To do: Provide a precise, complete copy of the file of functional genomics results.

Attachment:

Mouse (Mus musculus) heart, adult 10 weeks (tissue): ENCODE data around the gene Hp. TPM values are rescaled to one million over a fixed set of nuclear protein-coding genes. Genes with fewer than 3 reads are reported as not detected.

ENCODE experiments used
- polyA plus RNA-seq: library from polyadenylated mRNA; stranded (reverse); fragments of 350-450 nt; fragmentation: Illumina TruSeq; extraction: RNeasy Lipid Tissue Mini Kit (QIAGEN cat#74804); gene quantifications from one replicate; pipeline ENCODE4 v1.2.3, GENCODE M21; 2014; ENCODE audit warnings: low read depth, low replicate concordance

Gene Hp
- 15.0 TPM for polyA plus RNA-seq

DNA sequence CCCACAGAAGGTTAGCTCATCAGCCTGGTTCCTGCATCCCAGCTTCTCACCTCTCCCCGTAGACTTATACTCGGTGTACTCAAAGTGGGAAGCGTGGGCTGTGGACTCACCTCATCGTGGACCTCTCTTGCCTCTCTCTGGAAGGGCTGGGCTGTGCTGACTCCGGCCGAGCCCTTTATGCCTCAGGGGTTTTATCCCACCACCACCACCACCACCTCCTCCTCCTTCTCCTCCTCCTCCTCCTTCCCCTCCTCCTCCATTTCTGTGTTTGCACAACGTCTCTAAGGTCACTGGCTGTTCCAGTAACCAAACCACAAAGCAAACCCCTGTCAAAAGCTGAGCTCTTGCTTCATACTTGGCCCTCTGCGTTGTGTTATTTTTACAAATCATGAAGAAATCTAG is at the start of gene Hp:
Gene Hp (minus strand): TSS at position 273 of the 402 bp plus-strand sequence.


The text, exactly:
Mouse (Mus musculus) heart, adult 10 weeks (tissue): ENCODE data around the gene Hp. TPM values are rescaled to one million over a fixed set of nuclear protein-coding genes. Genes with fewer than 3 reads are reported as not detected.

ENCODE experiments used
- polyA plus RNA-seq: library from polyadenylated mRNA; stranded (reverse); fragments of 350-450 nt; fragmentation: Illumina TruSeq; extraction: RNeasy Lipid Tissue Mini Kit (QIAGEN cat#74804); gene quantifications from one replicate; pipeline ENCODE4 v1.2.3, GENCODE M21; 2014; ENCODE audit warnings: low read depth, low replicate concordance

Gene Hp
- 15.0 TPM for polyA plus RNA-seq

DNA sequence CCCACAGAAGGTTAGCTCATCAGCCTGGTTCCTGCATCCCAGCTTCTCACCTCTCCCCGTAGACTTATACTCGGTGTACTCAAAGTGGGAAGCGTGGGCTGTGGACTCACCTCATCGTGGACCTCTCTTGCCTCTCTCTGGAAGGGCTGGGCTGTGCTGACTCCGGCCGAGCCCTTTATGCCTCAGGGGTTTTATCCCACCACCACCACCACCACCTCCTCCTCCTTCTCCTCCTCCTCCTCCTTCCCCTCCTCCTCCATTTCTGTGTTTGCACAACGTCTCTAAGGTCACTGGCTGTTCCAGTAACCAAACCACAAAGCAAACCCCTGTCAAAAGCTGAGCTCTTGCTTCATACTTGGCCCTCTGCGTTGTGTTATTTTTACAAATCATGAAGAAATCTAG is at the start of gene Hp:
Gene Hp (minus strand): TSS at position 273 of the 402 bp plus-strand sequence.